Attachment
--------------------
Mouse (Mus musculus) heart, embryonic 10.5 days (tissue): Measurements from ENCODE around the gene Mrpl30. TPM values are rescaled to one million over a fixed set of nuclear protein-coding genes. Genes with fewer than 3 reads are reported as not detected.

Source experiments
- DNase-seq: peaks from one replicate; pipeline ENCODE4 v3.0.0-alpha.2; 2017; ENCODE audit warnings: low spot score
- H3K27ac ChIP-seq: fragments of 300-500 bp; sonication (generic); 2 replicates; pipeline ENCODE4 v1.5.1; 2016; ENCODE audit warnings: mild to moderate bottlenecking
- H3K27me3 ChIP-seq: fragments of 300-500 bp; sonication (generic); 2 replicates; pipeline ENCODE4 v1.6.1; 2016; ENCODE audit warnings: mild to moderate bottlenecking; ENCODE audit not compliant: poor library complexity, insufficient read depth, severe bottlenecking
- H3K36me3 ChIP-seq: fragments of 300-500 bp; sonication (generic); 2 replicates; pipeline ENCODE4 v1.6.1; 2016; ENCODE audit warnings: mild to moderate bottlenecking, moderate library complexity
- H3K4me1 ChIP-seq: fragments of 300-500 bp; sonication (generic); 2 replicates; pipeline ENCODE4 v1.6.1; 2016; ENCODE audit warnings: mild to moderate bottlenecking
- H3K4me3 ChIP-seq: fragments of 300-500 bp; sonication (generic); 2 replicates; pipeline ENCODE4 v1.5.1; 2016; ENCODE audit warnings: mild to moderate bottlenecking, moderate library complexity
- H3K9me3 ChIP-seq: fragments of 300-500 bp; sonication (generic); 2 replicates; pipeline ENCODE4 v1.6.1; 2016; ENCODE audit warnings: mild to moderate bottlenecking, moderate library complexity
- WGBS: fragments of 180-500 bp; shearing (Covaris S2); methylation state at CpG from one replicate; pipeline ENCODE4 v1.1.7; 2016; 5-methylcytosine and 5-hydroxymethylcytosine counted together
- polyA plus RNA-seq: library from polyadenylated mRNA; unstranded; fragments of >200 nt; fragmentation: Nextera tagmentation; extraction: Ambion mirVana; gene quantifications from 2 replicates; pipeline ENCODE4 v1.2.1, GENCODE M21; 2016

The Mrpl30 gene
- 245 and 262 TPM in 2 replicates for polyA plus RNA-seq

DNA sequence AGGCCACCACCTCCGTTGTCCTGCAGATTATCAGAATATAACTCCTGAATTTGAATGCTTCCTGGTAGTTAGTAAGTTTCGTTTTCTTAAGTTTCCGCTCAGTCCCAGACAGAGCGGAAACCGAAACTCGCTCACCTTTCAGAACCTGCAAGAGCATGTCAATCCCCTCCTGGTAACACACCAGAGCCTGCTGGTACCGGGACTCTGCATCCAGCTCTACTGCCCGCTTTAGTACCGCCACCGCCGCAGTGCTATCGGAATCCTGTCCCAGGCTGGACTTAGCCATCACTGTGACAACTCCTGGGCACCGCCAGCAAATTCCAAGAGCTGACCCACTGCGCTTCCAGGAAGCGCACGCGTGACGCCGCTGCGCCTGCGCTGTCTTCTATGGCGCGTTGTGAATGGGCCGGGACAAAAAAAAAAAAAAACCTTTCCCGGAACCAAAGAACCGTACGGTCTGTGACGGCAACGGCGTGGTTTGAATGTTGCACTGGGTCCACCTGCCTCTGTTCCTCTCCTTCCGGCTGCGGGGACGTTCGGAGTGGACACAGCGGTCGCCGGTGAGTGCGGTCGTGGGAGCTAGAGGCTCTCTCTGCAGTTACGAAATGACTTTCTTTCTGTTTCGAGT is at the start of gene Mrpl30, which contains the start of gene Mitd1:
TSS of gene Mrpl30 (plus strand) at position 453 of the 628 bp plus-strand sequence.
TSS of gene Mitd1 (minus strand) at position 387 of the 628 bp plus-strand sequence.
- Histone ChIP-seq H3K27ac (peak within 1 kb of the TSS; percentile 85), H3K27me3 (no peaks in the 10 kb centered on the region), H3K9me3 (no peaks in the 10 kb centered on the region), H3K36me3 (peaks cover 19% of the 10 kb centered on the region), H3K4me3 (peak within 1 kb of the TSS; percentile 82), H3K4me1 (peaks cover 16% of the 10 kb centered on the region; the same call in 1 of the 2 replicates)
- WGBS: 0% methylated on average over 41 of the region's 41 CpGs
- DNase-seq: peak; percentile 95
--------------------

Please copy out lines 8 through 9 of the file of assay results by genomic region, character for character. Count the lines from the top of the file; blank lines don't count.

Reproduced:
- H3K4me3 ChIP-seq: fragments of 300-500 bp; sonication (generic); 2 replicates; pipeline ENCODE4 v1.5.1; 2016; ENCODE audit warnings: mild to moderate bottlenecking, moderate library complexity
- H3K9me3 ChIP-seq: fragments of 300-500 bp; sonication (generic); 2 replicates; pipeline ENCODE4 v1.6.1; 2016; ENCODE audit warnings: mild to moderate bottlenecking, moderate library complexity